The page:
Headed to Italy? Here are tips that go “beyond the obvious”

by Contributed Content on June 16, 2013

Editor’s note: Menlo Park resident Madeline Jhawar is the owner of Italy Beyond the Obvious travel consultancy. A native of Canada, she’s lived in Europe, Boston and Chicago before migrating West.“My husband works in San Mateo and I can work from home, so we figured we could live anywhere on the Peninsula between about Burlingame and Mountain View. I started an in-depth school research project and identified about 10 school districts that I thought were excellent.

“Then I cross-checked rental properties on Craigslist. We found a rental on Gilbert Avenue in Menlo Park, sent our kids to Laurel elementary school (they are K and grade 2 currently), and we love it. We managed to buy a home in October after almost a year of searching and five offers, and we are here to stay!”

Here are Madeline’s tips for people heading to Italy this summer.

Book the beach

Italy’s beaches are busy in the summertime but don’t plan to show up with a towel and settle down on a free piece of sand. You must book a lounge chair — or two, or three — at a local stabilimento balneare. In addition to the lounge chair, your booking gets you bathrooms, showers, and sun umbrellas.  Or, if you just want to walk along the beach, that’s free.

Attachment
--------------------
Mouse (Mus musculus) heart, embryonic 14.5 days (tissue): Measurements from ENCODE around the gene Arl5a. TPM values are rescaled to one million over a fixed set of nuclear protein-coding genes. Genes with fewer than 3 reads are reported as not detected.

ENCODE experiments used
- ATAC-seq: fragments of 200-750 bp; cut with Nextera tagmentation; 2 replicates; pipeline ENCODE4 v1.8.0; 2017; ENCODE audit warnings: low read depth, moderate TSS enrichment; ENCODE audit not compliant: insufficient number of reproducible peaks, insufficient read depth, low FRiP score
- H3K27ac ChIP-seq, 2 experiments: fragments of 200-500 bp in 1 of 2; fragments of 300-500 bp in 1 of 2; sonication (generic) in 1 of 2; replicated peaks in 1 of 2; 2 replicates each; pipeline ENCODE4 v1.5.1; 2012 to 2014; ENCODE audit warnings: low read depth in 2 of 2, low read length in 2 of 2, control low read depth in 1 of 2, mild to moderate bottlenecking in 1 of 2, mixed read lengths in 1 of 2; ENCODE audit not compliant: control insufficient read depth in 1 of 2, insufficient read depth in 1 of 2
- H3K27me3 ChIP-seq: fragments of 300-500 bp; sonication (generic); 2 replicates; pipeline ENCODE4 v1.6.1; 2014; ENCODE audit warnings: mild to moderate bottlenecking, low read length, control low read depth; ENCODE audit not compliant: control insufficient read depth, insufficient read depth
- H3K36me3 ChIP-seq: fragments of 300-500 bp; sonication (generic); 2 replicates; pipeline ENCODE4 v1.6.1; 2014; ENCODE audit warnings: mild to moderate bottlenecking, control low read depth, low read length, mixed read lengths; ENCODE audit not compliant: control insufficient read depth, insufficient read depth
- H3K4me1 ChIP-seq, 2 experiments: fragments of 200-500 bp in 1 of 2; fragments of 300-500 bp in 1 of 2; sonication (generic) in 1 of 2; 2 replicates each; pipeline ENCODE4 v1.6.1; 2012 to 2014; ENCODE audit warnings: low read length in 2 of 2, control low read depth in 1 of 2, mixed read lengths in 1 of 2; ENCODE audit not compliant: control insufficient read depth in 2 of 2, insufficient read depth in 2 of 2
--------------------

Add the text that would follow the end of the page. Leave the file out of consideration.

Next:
Don’t miss the daily Italian passeggiata

From the island of Sicily up to the Dolomite mountains, Italians stop what they are doing in the late afternoon for the daily passeggiata or walk. It’s a slow amble, with no destination, and its main goal is to socialize, often with a gelato in hand.

Hire local guides

No guidebook can give a traveler the insight provided by a local guide. It’s well worth the money to have a someone show you the main sights or at least take you on an introductory walk and provide historical context which you’ll appreciate during the remainder of your trip.

Bring your water bottle to Rome

Rome has many fountains, and they all flow with drinkable water. So in addition to your hat, sunglasses, and sunscreen, beat the Italian heat and humidity by having a refillable water bottle in your bag.

Include an aperitivo in your schedule

After your Italian passeggiata, you could move right into the aperitivo hour. Participate in this pre-dinner ritual by sitting with a drink while socializing or people-watching. It usually starts about 6 pm and ends about 8.30 pm, which is Italian dinner time. Many places offer small plates of complimentary food when you buy a drink (and this can be a great early dinner for jet-lagged children).

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